On the adaptive benefits of mammal migration

T. Avgar, G. Street, J. M. Fryxell

Research output: Contribution to journalReview articlepeer-review

129 Scopus citations


Migration is well developed among mammals, but there has been little attempt to date to review common ecological constraints that may guide the evolution of migration among mammals, nor to consider its prevalence across different taxa. Here we review several alternate hypotheses for the evolution of migration in mammals based on improvements in energetic gain and mate-finding contrasted with reduction in energetic costs or the risk of predation and parasitism. While there are well-documented examples of each across the order Mammalia, the available evidence to date most strongly supports the energy gain and predation risk hypotheses in the terrestrial realm, whereas a combined strategy of reducing energetic costs in one season but improving energetic gain in another season seems to characterize aquatic mammal species, as well as bats. We further discuss behavioral and physiological specialization and provide a taxonomic cross section of mammalian migration.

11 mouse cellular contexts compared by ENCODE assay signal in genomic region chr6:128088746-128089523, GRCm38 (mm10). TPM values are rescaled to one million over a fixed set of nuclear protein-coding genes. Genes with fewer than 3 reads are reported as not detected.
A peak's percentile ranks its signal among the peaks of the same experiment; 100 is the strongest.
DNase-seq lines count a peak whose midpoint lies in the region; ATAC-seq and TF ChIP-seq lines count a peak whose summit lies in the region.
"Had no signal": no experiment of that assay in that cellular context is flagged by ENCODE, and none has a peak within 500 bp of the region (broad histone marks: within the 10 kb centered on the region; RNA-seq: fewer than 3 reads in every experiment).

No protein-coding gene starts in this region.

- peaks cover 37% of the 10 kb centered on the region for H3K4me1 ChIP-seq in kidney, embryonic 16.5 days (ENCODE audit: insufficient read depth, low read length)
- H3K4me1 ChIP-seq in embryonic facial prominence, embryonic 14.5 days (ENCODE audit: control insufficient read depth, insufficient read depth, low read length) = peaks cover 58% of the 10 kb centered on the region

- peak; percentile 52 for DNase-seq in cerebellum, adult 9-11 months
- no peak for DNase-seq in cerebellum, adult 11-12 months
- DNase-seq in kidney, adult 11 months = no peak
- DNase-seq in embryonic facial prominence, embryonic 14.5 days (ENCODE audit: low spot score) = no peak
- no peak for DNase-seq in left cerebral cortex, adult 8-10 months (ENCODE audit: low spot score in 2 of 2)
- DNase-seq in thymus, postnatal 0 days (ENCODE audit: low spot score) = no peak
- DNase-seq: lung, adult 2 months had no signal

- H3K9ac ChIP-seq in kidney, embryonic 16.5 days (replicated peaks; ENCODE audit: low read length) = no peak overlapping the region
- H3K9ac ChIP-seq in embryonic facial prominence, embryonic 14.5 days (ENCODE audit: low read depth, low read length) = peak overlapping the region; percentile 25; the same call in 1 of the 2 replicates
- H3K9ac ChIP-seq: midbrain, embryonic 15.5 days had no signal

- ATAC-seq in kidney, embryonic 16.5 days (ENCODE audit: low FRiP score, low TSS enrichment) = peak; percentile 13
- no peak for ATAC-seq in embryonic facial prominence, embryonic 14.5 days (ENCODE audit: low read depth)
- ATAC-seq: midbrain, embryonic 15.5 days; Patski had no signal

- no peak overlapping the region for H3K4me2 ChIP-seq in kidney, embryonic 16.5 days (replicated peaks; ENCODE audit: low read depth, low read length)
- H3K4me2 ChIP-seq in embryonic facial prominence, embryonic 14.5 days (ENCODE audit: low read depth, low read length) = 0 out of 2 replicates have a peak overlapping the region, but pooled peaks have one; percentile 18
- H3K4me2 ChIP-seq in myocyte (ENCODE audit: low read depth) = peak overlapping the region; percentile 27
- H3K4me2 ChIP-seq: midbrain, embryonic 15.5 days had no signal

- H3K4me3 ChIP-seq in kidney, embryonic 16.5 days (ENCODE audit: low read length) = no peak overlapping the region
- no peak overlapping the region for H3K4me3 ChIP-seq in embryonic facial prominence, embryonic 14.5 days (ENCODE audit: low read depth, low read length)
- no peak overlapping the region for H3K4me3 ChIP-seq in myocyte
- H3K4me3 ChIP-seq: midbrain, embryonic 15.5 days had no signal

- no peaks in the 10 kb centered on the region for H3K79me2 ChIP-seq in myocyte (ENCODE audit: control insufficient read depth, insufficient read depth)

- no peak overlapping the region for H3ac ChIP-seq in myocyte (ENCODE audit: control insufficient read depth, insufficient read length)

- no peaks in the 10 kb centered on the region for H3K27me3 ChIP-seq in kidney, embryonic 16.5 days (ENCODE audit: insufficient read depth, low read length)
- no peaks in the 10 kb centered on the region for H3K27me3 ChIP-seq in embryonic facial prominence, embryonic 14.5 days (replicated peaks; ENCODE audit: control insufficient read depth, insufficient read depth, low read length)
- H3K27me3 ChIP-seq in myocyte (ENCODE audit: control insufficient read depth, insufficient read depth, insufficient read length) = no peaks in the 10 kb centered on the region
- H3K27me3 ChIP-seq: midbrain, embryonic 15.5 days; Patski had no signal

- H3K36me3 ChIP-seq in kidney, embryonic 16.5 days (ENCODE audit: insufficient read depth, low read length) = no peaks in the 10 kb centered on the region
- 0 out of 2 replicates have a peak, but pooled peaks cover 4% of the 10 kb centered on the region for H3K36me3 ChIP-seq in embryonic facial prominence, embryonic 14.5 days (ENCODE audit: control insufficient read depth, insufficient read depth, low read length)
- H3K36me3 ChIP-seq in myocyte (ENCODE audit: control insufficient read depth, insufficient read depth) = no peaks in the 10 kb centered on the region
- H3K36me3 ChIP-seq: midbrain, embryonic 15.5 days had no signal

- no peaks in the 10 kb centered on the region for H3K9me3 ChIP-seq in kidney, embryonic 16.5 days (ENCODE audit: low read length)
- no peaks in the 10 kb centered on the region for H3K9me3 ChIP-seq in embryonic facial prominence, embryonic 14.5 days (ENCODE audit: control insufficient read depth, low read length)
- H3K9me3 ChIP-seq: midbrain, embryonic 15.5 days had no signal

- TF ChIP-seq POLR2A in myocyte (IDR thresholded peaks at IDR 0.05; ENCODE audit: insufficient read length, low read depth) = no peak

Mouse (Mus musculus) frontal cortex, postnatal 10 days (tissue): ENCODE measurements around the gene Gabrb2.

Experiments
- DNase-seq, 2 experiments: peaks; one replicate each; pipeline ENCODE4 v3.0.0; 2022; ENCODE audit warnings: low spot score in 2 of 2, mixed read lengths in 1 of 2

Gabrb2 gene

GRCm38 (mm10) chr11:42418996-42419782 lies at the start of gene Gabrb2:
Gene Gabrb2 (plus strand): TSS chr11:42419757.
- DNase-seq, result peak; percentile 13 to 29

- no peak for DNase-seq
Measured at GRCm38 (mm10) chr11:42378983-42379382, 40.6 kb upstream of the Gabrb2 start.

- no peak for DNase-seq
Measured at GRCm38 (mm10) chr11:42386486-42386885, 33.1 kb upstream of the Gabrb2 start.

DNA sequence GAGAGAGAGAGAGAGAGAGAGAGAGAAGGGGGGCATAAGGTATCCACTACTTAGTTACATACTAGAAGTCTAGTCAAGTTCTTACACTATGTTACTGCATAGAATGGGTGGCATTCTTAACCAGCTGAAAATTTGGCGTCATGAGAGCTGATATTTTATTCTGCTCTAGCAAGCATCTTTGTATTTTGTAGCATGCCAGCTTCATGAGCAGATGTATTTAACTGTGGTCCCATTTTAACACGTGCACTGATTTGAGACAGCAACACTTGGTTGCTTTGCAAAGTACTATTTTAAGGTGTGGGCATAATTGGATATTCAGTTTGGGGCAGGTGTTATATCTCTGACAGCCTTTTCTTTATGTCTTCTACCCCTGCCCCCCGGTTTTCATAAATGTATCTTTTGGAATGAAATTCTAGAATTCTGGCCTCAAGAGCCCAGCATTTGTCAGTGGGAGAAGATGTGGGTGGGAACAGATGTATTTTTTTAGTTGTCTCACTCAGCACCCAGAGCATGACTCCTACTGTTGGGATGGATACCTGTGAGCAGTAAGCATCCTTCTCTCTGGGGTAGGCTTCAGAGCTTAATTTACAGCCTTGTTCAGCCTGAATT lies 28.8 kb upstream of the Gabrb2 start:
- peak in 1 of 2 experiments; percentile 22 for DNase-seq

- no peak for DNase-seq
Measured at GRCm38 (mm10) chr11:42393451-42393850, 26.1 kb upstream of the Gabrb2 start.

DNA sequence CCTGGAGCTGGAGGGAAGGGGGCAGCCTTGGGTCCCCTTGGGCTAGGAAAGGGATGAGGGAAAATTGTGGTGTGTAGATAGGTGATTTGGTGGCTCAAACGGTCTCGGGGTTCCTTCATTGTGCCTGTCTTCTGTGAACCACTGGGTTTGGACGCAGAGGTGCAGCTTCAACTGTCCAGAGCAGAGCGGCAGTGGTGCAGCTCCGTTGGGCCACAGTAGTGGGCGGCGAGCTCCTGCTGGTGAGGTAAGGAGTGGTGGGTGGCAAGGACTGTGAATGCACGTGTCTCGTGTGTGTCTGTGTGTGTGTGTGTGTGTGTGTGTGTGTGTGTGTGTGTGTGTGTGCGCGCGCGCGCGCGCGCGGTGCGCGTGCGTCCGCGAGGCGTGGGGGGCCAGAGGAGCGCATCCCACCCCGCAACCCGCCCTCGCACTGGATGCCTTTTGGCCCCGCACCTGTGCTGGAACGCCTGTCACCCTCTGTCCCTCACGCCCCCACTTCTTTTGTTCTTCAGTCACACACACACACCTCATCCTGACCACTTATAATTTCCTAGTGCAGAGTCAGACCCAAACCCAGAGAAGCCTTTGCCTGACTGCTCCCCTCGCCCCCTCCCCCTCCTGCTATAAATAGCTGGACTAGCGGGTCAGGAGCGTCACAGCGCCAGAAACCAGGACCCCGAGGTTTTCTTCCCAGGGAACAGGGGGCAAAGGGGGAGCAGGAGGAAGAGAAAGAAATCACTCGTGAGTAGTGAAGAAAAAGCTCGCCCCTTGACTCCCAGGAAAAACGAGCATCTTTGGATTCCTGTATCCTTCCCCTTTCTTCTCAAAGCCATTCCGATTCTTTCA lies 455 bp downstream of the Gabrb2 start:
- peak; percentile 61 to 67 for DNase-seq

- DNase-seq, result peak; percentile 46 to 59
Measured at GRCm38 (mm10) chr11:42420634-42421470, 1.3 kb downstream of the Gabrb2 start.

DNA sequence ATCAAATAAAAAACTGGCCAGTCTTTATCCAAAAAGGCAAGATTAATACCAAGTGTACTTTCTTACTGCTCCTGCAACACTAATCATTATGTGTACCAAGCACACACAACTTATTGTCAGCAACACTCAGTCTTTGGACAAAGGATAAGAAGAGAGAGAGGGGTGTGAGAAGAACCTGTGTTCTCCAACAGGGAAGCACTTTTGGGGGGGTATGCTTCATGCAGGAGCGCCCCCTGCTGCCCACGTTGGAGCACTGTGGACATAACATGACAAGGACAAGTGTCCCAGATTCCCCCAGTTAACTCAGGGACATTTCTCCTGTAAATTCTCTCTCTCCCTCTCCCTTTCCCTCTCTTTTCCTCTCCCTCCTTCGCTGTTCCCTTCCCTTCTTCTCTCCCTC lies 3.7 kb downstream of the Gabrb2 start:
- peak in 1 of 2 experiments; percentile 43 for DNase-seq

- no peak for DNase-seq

Original languageEnglish (US)
Pages (from-to)481-490
Number of pages10
JournalCanadian Journal of Zoology
Issue number6
StatePublished - Jun 2014


  • Adaptive behavior
  • Competing hypotheses
  • Habitat suitability
  • Movement ecology
  • Partial migration
  • Resource gradient
  • Seasonal migration


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